TV Review: The Guardian May 2017This entry was posted in Press on .
May 20, 2017 by Tim Dowling
I’ll confess that the first time I encountered Count Arthur Strong (BBC1), I didn’t get it. I caught the second half of an episode of his Radio 4 show while driving, and thought I was listening to a live broadcast going genuinely wrong. It took me a while, but eventually I wised up. Or, it might be more fair to say, I gave in.
Now back for a third TV series, Steve Delaney’s befuddled music hall comedian is ensconced in Bulent’s Cafe, where trouble comes to him. Last night Michael (Rory Kinnear), the writer son of the Count’s old comedy partner, was trying to prevent Arthur from meeting his new agent and her wife, but this very precaution led, predictably, to chaos. Arthur inadvertently convinced the wife that their new house was haunted, and ended up agreeing to perform an exorcism.
There was a time when people said Count Arthur wouldn’t work on TV; in fact, he’s such a visual comic presence that it’s now clear a lot was lost on the radio. With his deadly combination of false erudition and confusion, the Count often talks himself into difficulty, but in this case a vow of silence caused all the trouble. The funniest moment may have been his twitching panic when the agent’s wife mistook his reticence as a sign that malevolent spirits were abroad.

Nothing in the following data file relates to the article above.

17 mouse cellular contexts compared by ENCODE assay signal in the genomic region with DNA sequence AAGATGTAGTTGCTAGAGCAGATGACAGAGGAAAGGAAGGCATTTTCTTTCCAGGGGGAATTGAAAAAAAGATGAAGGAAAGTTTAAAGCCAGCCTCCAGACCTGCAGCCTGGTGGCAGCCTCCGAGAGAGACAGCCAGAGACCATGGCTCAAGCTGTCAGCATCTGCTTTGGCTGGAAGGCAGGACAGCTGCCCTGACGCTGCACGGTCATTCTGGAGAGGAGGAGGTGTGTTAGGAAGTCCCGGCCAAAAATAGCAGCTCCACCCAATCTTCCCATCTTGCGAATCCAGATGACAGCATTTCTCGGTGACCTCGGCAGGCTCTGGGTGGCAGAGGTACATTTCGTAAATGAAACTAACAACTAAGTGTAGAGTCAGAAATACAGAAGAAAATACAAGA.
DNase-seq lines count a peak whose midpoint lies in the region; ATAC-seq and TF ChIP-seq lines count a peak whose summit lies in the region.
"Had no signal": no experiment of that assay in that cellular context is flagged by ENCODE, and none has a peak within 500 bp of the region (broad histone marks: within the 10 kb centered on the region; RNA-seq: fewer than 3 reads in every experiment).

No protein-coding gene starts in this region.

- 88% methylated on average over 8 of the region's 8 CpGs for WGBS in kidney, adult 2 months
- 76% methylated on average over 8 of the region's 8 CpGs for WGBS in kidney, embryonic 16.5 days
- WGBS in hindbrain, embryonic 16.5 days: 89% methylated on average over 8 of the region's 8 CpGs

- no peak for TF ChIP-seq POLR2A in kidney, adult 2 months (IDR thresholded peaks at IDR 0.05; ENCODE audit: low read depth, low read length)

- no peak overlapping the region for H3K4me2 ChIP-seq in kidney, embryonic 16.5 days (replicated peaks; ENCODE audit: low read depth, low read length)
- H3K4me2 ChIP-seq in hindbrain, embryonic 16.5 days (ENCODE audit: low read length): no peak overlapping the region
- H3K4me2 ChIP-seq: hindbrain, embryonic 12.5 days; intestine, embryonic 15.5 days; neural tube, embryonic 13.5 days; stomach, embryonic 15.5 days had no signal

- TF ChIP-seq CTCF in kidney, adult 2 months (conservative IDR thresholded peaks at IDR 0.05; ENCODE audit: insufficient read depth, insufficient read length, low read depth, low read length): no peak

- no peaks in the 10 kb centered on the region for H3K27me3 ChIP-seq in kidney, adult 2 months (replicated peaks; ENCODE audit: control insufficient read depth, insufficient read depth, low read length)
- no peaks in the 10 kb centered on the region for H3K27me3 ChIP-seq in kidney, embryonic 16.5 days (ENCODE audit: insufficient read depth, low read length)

He still talks plenty of nonsense, of course, some of it inspired. “My auntie Doreen thought she saw a leprechaun,” he said. “But it was just a pair of underpants near a swing.” It’s throwaway silliness, yet it conjures up a whole backstory in a sentence.
As with the other two, this series is co-written by Delaney and Graham Linehan, and there are overtones of Father Ted in an expertly plotted visual gag involving some ventriloquist’s dummies, executed with the necessary solemnity by Kinnear. But it’s Arthur’s amiable dopiness that makes it work, and carries it over the occasional misfire. Ultimately, resistance is futile.